The colour is draining out of the natural world and filling up our museums.
A sample from an exhibition of still life paintings created in the United States from 1800 to 1980 mounted at the Philadelphia Musuem of Art.
Raphaelle Peale; Deception; after 1813 and before 1825; oil on panel.
Raphaelle Peale; Still Life – book and orange; 1815; oil on panel.
Raphaelle Peale; Alluding to the Infinite; 1813; oil on panel.
Rembrandt Peale; Rubens Peale with a Geranium; 1813; oil on canvas.
Raphaelle Peale; Still Life with Dried Fish; 1815; oil on panel.
Raphaelle Peale; Cutlet and Vegetables; 1816; oil on panel.
John Archibald Woodside, Sr.; Still Life with Rabbits; 1827; oil on paper mounted on canvas.
Lily Martin Spencer; Peeling Onions; 1852; oil on canvas.
George Henry Hall; detail of September; 1852; oil on canvas.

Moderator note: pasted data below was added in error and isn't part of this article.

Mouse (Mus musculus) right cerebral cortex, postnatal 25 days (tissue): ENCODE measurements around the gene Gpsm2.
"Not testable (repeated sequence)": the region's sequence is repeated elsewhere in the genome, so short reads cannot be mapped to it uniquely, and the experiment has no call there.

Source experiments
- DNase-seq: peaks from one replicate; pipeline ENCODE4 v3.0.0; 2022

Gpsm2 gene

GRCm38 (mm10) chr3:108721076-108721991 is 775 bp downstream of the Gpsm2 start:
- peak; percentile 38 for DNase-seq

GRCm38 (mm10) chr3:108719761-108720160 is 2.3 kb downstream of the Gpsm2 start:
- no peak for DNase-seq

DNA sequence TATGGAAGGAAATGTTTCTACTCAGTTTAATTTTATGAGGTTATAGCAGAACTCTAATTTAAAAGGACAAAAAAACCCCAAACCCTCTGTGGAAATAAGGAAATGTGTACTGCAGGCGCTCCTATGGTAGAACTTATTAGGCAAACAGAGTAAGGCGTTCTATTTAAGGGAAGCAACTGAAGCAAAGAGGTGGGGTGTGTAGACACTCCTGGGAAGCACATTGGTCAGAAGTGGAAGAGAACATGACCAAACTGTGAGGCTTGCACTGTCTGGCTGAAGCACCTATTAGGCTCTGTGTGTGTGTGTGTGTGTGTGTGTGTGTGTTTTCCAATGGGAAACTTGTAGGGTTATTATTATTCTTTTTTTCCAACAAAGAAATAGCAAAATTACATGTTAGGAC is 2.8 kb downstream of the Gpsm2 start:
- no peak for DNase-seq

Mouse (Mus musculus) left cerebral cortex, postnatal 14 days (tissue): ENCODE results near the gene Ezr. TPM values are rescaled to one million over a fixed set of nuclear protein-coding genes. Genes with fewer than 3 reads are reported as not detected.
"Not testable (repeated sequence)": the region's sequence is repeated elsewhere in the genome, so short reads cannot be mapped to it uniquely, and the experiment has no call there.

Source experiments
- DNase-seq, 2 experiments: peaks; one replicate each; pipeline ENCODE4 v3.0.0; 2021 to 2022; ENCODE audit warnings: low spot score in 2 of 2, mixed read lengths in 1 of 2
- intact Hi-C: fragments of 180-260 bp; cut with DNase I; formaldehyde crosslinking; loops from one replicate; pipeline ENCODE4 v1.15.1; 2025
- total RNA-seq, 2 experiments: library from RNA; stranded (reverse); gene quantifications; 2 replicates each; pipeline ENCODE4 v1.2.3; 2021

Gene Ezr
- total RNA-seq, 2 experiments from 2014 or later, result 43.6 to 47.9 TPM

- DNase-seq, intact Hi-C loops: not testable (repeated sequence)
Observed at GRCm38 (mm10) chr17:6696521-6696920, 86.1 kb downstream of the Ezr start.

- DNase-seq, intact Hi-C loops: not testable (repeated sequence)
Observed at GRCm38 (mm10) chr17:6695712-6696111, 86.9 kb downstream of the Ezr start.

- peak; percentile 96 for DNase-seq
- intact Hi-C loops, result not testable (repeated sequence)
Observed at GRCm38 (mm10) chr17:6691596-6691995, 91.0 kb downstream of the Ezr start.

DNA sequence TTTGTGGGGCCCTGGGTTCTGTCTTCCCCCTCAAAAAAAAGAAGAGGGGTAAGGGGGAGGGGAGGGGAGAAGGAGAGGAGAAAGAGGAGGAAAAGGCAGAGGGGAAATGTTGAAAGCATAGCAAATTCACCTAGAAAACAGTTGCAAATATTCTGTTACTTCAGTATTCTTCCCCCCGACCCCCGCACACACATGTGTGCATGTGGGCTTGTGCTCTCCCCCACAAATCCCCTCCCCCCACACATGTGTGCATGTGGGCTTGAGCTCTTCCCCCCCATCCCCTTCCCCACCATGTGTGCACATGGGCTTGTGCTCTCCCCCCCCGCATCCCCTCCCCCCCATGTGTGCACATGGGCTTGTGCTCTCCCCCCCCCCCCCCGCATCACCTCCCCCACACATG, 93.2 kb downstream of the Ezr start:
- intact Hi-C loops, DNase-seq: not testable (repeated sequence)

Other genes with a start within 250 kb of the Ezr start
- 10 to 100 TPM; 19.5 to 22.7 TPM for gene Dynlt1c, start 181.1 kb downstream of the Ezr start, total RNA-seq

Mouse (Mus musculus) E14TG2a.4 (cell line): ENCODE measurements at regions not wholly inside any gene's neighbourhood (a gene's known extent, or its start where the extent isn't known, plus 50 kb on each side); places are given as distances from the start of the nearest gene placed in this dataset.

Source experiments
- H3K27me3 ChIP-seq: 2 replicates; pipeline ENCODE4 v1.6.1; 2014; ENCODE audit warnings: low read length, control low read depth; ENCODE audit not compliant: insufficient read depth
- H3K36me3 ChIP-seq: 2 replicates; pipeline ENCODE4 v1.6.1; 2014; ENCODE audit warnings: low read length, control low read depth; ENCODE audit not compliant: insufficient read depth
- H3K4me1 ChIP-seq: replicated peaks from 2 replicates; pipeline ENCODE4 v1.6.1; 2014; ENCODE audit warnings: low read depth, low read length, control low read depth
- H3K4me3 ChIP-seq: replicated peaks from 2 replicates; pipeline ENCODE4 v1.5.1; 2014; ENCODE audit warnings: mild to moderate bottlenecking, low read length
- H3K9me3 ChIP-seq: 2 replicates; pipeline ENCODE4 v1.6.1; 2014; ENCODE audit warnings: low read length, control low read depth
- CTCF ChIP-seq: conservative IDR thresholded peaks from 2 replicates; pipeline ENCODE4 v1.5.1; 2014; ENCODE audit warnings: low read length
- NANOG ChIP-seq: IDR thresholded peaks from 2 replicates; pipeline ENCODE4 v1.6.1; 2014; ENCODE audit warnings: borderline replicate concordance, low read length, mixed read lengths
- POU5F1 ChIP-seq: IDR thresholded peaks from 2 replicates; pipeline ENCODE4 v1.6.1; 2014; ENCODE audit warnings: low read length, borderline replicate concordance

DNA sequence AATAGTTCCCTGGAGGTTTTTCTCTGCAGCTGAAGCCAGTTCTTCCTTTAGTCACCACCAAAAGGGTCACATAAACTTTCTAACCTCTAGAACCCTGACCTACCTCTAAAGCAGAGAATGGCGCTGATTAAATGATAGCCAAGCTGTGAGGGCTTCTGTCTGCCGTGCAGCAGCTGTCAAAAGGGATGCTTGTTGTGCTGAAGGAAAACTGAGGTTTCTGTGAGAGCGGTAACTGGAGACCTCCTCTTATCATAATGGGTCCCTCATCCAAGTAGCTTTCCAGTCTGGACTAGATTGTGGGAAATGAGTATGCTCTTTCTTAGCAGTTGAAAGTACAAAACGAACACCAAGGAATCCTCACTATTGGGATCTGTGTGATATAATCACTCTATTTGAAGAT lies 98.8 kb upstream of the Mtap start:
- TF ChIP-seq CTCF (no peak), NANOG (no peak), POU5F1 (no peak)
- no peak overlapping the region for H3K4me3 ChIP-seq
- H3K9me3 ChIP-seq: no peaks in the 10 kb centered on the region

John F. Francis; Still Life – Cognac and Biscuits; 1850; oil on canvas.
Ferdinand Richardt; Fruit and Plants with a Crystal Bowl; c.1850s; oil on canvas.
George Henry Hall; Red Peppers; 1887; oil on canvas.
John La Farge; Camellia in an Old Chinese Vase on a Black Lacquer Table; 1879; watercolor on paper.
Robert Blum; Flower Market, Tokyo, 1892-3; oil on canvas.
Unknown; Young woman interrupting her dusting to look at a translucent porcelain dish.
De Scott Evans; (painted) Cat in a (real) Crate; 1887; oil on canvas and wood.
William Michael Harnett; The Old Violin; 1886; oil on canvas.
Andrew Wyeth; Woodshed; 1944; tempera on panel.
Charles Sheeler; Still Life; 1938; oil on canvas.
Andy Warhol; Brillo Boxes; 1964; ink and screenprint on wood.
The featured image is Wrapped Oranges painted by William McCloskey in 1889. Oil on canvas.